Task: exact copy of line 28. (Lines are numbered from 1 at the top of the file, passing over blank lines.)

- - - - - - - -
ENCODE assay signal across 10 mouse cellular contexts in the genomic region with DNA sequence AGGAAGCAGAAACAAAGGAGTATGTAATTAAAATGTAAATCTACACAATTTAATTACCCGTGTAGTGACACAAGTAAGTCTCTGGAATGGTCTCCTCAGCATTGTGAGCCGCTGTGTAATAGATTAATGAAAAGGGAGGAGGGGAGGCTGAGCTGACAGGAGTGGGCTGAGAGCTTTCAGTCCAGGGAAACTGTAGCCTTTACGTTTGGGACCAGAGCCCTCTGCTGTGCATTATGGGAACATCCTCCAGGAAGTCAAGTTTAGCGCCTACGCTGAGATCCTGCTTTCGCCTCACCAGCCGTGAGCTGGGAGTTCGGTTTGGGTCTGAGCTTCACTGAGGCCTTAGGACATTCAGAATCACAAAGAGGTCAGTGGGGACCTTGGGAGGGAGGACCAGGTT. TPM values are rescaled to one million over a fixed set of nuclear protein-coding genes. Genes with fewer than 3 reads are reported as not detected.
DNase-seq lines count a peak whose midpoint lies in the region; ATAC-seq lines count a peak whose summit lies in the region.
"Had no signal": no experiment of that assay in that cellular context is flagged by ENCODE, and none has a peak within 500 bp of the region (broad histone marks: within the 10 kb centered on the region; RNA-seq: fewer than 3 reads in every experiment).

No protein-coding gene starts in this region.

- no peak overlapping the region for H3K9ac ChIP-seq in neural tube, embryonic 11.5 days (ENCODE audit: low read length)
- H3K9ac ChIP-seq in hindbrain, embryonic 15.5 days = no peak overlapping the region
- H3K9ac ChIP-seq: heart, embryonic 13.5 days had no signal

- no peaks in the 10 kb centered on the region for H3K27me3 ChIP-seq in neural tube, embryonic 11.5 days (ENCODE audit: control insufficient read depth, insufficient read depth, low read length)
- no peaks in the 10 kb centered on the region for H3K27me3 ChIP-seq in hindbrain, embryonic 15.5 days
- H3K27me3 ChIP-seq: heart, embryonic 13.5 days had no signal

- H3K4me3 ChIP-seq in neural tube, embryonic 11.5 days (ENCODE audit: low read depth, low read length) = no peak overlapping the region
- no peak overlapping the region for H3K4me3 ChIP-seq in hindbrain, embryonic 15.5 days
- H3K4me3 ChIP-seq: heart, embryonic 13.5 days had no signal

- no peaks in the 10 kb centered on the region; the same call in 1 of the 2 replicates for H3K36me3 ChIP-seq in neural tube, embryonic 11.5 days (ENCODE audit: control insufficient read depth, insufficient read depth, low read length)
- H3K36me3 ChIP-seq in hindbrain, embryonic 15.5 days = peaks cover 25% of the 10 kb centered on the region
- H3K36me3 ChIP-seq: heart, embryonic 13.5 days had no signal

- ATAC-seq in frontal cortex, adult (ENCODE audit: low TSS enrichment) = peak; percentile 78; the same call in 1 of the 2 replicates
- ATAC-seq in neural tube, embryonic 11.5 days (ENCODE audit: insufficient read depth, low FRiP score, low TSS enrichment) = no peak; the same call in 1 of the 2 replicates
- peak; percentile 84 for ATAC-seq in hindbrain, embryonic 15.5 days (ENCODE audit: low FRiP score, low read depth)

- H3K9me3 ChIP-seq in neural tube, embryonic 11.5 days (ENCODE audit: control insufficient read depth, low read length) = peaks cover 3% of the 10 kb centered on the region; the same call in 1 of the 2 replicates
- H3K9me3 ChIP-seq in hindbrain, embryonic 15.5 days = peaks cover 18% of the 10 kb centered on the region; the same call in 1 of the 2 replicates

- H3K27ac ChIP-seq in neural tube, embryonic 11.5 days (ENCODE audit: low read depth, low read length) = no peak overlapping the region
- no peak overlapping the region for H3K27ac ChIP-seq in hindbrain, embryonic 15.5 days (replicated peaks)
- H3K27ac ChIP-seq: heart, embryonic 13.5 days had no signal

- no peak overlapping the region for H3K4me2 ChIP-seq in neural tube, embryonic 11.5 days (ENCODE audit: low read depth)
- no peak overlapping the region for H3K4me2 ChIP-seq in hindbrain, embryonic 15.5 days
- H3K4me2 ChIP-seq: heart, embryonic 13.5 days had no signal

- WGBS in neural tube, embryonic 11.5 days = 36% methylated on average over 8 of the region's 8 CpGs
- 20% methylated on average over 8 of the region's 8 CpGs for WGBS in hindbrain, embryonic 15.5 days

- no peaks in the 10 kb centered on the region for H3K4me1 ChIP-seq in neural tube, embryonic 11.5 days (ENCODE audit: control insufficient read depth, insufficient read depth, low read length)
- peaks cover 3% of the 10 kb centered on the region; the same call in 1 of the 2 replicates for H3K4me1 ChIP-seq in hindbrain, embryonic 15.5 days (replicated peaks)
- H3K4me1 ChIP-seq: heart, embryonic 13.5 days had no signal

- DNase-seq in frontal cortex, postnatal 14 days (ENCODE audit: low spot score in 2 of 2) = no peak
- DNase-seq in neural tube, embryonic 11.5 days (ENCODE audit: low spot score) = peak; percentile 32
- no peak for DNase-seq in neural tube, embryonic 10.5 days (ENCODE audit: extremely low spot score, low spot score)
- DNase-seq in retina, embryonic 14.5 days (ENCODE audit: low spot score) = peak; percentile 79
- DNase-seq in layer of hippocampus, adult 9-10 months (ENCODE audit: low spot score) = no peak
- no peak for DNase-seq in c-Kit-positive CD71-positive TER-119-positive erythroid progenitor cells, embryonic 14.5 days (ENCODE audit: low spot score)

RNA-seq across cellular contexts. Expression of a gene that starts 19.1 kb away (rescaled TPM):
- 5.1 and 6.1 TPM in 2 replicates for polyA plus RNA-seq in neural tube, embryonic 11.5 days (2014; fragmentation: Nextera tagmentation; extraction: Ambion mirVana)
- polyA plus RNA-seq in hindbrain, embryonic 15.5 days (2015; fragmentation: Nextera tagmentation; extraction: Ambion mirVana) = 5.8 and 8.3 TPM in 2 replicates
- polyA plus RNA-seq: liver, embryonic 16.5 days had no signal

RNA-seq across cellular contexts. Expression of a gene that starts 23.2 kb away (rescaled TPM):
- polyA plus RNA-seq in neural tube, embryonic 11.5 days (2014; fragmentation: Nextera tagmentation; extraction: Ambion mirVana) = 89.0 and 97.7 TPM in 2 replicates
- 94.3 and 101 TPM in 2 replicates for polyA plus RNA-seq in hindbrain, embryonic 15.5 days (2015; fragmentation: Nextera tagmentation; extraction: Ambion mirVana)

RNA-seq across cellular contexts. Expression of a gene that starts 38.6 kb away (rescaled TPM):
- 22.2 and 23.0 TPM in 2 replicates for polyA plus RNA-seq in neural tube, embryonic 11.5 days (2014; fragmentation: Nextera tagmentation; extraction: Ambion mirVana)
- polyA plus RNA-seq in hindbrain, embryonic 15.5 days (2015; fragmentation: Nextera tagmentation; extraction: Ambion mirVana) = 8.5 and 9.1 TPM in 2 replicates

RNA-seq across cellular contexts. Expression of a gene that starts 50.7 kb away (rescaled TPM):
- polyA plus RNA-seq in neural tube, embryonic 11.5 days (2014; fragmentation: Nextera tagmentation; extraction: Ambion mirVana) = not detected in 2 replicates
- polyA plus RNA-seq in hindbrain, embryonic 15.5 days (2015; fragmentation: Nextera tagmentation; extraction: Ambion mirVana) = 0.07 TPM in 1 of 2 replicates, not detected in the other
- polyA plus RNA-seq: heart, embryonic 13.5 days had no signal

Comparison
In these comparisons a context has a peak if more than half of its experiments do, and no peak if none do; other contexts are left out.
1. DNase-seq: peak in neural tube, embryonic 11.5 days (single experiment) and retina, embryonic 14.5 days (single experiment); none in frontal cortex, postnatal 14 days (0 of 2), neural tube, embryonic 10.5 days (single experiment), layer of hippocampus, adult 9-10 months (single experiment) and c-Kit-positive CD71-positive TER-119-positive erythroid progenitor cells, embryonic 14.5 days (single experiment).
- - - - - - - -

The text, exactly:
- WGBS in neural tube, embryonic 11.5 days = 36% methylated on average over 8 of the region's 8 CpGs